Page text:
If we have a quite extensive .htaccess file with many configurations, we must be very careful when modifying it, since if we delete something we shouldn't, it can affect the operation of our website, even making it stop working. Therefore, the .htaccess file is much more delicate than it may seem, as long as you have many configurations inside as we indicate. As far as possible, it is advisable not to overload this file with many lines of code, but only with what is strictly necessary to avoid many headaches in the future.

If we keep the original installation .htaccess file without additional lines of code, there is no problem because we can always regenerate it through the main settings of the CMS we are using.


How to configure the .htaccess file in WordPress


The .htaccess file, as we have already mentioned, is a very special file for content management systems (CMS). In the case of WordPress, it is even more important if possible, due to the special features it allows us to configure on the server so that our website can take advantage of them. Without a doubt, .htaccess is one of the most important files for WordPress, alongside wp-config.php (the file that includes all the configuration for WordPress to work).

The .htaccess file allows us to disable or enable certain server features that impact our website. We can include all kinds of redirects, security settings, IP and directory blocks, increase some PHP values to improve the performance of our website, etc., although we insist that as far as possible, we should not overload this file.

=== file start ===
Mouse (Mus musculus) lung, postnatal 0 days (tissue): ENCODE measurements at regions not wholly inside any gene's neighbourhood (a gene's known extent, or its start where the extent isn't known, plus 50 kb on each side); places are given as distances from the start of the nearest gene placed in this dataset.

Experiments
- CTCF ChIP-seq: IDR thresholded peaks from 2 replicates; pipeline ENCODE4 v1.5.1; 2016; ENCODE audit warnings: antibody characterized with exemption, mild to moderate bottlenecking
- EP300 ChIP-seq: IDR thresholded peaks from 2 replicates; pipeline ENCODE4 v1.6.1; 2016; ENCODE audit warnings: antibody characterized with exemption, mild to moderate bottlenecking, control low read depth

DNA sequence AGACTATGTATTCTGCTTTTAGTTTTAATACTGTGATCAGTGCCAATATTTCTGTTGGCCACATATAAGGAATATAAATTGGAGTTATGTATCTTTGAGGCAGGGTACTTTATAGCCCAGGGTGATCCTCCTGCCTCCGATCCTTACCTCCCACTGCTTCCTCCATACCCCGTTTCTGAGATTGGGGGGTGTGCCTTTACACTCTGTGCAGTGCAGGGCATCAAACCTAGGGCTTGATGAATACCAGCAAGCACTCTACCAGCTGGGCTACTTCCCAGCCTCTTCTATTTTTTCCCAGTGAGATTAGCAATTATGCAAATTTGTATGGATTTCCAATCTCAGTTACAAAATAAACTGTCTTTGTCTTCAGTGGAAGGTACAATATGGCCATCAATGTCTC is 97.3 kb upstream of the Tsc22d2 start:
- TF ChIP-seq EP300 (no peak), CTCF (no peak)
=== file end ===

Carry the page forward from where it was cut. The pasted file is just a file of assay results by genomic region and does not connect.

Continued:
For example, if we have a PHP selector where we enter the PHP values we need (more memory, for example), it doesn't make much sense to put a line of code in the .htaccess file for it when we can directly apply this improvement from the hosting itself.


Default .htaccess file in WordPress 


By default, the original .htaccess file of WordPress comes with the following lines of code:


# BEGIN WordPress # The directives (lines) between `BEGIN WordPress` and `END WordPress` are dynamically generated, # and should only be modified via WordPress filters. # Any changes to the directives between these markers will be overwritten. <IfModule mod_rewrite.c> RewriteEngine On RewriteBase / RewriteRule ^index\.php$ – [L] RewriteCond %{REQUEST_FILENAME} !-f RewriteCond %{REQUEST_FILENAME} !-d RewriteRule . /index.php [L] </IfModule> # END WordPress

If we delete it, lose it, or anything happens to the original WordPress .htaccess file, it's okay. We can regenerate that original file with the same information from 'Settings → Permalinks', saving the structure changes of the friendly URLs that correspond to our WordPress. Now, if we had more configurations within the WordPress .htaccess file, it would be a real problem, as the system would regenerate it with the most basic information, without any of the additional configurations we had added, which could be a big problem.


Backup of WordPress .htaccess 


In case we have an overloaded .htaccess file with configurations related to WordPress or other platforms, from Axarnet, we recommend making a backup of it, mainly so that we don't lose it, as then reconfiguring all the settings we had done will be very complicated. Although we could restore a basic WordPress .htaccess file, we would lose all the configurations we had previously made, and some of them, we may not even know if they were added by some plugin.

.htaccess related tricks From Axarnet, we provide you with some tricks or rather basic codes that are usually used in the .htaccess file.